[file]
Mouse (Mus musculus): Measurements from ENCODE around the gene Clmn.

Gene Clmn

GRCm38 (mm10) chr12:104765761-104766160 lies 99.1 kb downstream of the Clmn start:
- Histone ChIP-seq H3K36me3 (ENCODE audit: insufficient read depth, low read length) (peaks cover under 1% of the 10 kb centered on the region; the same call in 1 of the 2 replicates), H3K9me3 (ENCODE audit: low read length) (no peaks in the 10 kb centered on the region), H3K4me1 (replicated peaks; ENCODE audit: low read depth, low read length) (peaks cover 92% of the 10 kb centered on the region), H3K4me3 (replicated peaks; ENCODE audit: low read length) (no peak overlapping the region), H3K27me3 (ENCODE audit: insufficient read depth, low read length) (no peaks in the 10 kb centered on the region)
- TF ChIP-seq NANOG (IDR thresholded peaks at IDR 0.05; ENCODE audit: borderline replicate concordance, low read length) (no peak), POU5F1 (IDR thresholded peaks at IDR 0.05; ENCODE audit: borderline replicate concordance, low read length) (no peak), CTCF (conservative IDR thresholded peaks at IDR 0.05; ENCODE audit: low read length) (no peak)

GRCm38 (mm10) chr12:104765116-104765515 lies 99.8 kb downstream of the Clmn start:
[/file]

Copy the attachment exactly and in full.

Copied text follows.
Mouse (Mus musculus): Measurements from ENCODE around the gene Clmn.

Gene Clmn

GRCm38 (mm10) chr12:104765761-104766160 lies 99.1 kb downstream of the Clmn start:
- Histone ChIP-seq H3K36me3 (ENCODE audit: insufficient read depth, low read length) (peaks cover under 1% of the 10 kb centered on the region; the same call in 1 of the 2 replicates), H3K9me3 (ENCODE audit: low read length) (no peaks in the 10 kb centered on the region), H3K4me1 (replicated peaks; ENCODE audit: low read depth, low read length) (peaks cover 92% of the 10 kb centered on the region), H3K4me3 (replicated peaks; ENCODE audit: low read length) (no peak overlapping the region), H3K27me3 (ENCODE audit: insufficient read depth, low read length) (no peaks in the 10 kb centered on the region)
- TF ChIP-seq NANOG (IDR thresholded peaks at IDR 0.05; ENCODE audit: borderline replicate concordance, low read length) (no peak), POU5F1 (IDR thresholded peaks at IDR 0.05; ENCODE audit: borderline replicate concordance, low read length) (no peak), CTCF (conservative IDR thresholded peaks at IDR 0.05; ENCODE audit: low read length) (no peak)

GRCm38 (mm10) chr12:104765116-104765515 lies 99.8 kb downstream of the Clmn start: